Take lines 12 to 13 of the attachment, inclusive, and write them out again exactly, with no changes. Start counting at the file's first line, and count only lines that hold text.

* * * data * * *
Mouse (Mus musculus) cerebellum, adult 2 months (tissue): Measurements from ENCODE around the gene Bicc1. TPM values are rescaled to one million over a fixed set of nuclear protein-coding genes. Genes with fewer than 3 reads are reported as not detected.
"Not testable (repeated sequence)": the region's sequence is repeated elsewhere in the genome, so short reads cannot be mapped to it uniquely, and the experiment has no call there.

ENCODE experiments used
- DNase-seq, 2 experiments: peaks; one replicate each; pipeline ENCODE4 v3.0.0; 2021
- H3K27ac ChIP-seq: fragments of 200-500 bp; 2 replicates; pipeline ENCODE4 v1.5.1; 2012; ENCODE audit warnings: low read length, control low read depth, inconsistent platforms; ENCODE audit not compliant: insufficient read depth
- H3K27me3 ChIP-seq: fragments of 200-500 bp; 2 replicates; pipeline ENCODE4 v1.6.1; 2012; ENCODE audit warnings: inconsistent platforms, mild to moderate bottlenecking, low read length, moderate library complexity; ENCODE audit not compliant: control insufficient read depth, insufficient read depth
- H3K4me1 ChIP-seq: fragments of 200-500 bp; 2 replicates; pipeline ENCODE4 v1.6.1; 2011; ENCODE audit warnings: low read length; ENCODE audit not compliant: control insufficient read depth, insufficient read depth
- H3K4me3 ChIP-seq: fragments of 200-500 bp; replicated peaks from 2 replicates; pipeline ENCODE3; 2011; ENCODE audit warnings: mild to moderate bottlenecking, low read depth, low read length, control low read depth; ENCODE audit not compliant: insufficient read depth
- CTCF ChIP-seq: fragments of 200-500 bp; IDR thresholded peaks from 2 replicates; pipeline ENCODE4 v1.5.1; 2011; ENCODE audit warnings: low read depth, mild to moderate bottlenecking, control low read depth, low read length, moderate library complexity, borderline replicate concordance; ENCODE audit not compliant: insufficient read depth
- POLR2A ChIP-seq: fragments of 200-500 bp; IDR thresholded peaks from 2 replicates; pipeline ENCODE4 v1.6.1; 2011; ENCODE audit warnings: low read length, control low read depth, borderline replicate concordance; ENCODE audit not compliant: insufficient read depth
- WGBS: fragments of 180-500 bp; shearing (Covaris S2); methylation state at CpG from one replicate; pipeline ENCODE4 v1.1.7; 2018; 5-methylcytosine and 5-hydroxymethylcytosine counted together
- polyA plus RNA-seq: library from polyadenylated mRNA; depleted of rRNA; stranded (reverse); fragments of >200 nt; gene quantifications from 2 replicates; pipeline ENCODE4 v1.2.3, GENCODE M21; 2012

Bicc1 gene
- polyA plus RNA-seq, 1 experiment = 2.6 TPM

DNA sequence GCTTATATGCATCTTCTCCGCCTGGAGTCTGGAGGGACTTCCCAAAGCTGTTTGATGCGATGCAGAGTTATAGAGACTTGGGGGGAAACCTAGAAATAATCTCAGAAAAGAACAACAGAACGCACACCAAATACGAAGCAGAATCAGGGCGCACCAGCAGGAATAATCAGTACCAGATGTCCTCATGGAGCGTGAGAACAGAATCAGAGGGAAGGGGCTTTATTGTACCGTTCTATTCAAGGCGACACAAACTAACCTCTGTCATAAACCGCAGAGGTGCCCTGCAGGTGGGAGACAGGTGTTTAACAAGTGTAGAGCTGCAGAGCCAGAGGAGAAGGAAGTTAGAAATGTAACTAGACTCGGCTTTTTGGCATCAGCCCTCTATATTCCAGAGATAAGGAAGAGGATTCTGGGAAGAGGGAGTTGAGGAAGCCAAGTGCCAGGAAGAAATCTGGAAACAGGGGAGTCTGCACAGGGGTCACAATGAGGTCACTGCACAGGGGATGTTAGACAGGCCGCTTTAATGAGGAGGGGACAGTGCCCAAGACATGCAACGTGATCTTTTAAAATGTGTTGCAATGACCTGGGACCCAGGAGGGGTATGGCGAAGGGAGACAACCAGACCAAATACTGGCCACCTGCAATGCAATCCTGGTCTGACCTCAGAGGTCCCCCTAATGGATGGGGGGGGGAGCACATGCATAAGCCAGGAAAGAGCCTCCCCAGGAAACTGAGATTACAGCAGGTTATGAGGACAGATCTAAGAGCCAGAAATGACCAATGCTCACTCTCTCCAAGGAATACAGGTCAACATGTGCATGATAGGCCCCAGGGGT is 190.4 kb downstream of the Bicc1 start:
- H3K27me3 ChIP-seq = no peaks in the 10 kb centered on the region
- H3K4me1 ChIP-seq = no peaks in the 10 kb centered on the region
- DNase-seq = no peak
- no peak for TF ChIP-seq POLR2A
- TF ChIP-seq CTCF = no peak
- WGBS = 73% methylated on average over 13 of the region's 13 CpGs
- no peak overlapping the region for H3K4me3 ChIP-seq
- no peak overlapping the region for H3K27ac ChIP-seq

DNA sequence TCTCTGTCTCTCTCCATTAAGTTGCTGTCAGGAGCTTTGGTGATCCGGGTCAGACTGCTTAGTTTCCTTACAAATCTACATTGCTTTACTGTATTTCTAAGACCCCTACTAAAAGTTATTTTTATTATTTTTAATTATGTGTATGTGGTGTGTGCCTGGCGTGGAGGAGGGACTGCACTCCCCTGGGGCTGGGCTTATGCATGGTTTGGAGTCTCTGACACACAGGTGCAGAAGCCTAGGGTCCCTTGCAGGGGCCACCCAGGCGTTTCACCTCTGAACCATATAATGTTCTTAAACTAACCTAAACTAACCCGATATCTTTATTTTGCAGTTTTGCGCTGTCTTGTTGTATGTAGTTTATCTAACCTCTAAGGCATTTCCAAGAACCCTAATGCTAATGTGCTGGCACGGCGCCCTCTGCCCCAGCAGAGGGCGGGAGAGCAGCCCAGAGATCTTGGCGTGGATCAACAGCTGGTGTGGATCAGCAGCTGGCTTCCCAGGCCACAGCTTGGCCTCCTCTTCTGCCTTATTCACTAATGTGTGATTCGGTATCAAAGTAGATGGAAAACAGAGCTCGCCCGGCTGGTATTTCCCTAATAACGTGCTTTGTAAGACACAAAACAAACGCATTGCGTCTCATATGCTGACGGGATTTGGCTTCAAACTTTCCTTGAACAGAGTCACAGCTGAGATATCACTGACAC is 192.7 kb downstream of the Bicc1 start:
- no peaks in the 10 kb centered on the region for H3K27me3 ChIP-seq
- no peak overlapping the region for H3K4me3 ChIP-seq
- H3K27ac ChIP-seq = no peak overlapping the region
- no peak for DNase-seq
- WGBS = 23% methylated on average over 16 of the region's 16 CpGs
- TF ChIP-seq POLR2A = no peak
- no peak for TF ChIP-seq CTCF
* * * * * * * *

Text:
- polyA plus RNA-seq: library from polyadenylated mRNA; depleted of rRNA; stranded (reverse); fragments of >200 nt; gene quantifications from 2 replicates; pipeline ENCODE4 v1.2.3, GENCODE M21; 2012

Bicc1 gene